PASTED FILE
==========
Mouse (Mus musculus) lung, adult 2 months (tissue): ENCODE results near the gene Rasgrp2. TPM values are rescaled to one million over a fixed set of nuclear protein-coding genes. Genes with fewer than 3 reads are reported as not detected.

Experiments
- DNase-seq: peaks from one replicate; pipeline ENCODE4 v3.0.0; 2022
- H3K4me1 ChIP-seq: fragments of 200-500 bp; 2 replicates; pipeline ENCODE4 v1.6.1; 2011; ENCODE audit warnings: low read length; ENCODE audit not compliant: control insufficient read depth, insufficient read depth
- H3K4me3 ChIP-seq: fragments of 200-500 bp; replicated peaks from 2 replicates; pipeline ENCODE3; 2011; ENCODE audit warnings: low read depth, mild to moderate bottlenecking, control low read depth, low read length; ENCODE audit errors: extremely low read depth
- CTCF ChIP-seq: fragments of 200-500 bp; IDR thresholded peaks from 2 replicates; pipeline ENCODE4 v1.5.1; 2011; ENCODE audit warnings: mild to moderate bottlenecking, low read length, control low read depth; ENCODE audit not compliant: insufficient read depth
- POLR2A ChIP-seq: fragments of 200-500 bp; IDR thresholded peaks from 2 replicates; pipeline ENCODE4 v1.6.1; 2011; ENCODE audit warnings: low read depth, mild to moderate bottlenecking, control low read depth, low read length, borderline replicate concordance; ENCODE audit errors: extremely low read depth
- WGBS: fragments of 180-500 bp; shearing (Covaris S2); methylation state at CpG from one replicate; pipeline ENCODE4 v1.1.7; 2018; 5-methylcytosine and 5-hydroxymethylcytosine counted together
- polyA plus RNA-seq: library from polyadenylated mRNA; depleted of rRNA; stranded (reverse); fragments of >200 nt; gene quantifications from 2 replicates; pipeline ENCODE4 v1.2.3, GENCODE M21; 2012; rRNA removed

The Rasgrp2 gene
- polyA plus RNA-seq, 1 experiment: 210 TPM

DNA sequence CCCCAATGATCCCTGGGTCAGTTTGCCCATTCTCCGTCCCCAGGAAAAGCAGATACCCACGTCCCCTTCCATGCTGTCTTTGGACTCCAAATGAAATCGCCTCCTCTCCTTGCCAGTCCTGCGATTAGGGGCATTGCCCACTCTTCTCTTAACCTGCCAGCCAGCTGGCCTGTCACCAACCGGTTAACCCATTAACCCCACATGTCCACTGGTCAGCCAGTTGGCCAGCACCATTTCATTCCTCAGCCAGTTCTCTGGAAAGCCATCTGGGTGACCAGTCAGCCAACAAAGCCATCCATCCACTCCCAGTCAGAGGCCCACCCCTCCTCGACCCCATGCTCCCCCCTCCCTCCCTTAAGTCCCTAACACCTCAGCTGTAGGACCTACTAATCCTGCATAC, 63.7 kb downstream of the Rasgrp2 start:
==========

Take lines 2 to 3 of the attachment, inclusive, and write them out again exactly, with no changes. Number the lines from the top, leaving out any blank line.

Experiments
- DNase-seq: peaks from one replicate; pipeline ENCODE4 v3.0.0; 2022